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Saturday, May 18, 2024

Peace talks should have no preconditions

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The Marcos administration took two giant steps toward restoring peace in the country through its proclamation of amnesty for various rebel groups and its agreement with the National Democratic Front to restart peace negotiations and reach a political settlement of the 55-year old Maoist insurgency.

But while the twin peace initiatives have been met with wide approval from Congress, Cabinet offices, the business sector, civil society and even foreign governments, no less than Vice President Sara Duterte called the proposed peace talks with the NDF “a pact with the devil.”

Some segments of the security sector are said to also take a dim view of the offer of amnesty particularly for current and former members of the New People’s Army or NPA even as AFP Chief of Staff Gen. Romeo Brawner expressed full support for the Marcos administration’s bold policy initiative.

But while the misgivings may be well-founded and even understandable from one point of view—after all, we have a democratic system in place where contrary ideas may be freely articulated—the administration’s back-to-back peace initiatives face serious obstacles.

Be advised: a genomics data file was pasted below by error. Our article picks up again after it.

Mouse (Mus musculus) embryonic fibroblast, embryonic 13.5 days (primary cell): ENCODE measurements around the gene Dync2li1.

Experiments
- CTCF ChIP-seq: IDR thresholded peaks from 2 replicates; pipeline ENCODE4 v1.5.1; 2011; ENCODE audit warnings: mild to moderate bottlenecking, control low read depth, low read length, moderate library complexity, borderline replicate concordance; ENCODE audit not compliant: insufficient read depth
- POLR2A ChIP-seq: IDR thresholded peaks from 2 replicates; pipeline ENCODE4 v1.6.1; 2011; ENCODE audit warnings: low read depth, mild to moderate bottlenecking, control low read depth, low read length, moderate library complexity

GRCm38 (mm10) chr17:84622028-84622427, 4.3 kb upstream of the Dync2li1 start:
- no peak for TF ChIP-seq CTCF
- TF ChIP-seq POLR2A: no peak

On one hand, the government, through the Office of the Presidential Adviser on Peace, Reconciliation and Unity (OPAPRU), has declared the agreement on the peace talks is not a resumption nor a continuation of previous ones, but a “new beginning.”

Does this mean the previous agreements entered into by the two sides since 1987, particularly on the Joint Agreement on Safety and Immunity Guarantees (JASIG) and Comprehensive Agreement on Respect for Human Rights and International Humanitarian Law (CARHRIHL) are now considered null and void?

The NDF could well claim this constitutes a precondition for the restart of peace talks.

On the other hand, the NDF is not blameless as well for setting not one, not two but several demands, in fact, for the peace talks to take place.

It wants the release of all its ‘peace consultants,’ the repeal of its ‘terrorist designation’ by the government, the dismantling of the National Task Force to End Local Communist Armed Conflict (NTF-ELCAC) and the release of some 800 political prisoners charged with rebellion and common crimes such as murder.

“These are critical and practical measures, without which it is doubtful peace negotiations can even proceed,” according to the Communist Party of the Philippines spokesman.

As things now stand, do you think the agreed-upon peace talks will start soon?

Or proceed at all?

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